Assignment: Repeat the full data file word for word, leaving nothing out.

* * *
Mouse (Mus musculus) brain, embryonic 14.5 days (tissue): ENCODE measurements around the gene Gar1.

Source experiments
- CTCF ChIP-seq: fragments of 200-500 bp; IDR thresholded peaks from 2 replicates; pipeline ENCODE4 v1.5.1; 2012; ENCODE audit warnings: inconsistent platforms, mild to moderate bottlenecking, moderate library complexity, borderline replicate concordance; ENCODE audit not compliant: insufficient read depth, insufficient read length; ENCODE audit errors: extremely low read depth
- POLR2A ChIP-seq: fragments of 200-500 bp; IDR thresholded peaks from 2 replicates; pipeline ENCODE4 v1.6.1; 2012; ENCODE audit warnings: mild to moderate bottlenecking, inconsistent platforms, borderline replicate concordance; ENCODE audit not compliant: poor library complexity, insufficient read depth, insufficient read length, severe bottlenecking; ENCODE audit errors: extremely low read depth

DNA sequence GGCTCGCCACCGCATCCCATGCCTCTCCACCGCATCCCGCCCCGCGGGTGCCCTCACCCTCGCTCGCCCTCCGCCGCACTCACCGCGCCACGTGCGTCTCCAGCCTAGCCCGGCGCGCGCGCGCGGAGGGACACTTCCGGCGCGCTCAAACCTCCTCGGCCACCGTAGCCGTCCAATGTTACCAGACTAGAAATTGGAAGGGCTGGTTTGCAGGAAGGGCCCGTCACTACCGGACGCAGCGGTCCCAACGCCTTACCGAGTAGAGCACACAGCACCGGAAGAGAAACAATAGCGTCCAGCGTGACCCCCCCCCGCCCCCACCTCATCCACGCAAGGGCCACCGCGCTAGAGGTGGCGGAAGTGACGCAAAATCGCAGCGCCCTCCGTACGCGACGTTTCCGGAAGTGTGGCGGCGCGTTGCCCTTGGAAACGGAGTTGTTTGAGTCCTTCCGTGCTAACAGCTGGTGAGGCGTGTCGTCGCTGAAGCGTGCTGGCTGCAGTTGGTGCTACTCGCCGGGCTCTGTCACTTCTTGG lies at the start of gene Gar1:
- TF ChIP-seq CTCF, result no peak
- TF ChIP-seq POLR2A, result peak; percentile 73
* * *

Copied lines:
Mouse (Mus musculus) brain, embryonic 14.5 days (tissue): ENCODE measurements around the gene Gar1.

Source experiments
- CTCF ChIP-seq: fragments of 200-500 bp; IDR thresholded peaks from 2 replicates; pipeline ENCODE4 v1.5.1; 2012; ENCODE audit warnings: inconsistent platforms, mild to moderate bottlenecking, moderate library complexity, borderline replicate concordance; ENCODE audit not compliant: insufficient read depth, insufficient read length; ENCODE audit errors: extremely low read depth
- POLR2A ChIP-seq: fragments of 200-500 bp; IDR thresholded peaks from 2 replicates; pipeline ENCODE4 v1.6.1; 2012; ENCODE audit warnings: mild to moderate bottlenecking, inconsistent platforms, borderline replicate concordance; ENCODE audit not compliant: poor library complexity, insufficient read depth, insufficient read length, severe bottlenecking; ENCODE audit errors: extremely low read depth

DNA sequence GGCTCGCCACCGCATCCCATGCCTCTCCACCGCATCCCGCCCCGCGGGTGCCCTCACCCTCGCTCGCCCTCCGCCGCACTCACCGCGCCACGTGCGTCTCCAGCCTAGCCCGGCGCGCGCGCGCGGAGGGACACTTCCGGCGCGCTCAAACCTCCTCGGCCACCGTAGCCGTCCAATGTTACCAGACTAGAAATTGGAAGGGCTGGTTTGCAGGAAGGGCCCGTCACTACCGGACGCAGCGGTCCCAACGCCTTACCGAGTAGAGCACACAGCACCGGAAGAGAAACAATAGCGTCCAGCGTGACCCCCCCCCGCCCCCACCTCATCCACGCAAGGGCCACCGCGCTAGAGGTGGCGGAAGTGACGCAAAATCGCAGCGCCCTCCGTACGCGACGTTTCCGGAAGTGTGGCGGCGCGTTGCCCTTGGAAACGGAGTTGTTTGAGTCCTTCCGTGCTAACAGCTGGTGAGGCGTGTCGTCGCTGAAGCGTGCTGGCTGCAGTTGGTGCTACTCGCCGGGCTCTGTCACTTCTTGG lies at the start of gene Gar1:
- TF ChIP-seq CTCF, result no peak
- TF ChIP-seq POLR2A, result peak; percentile 73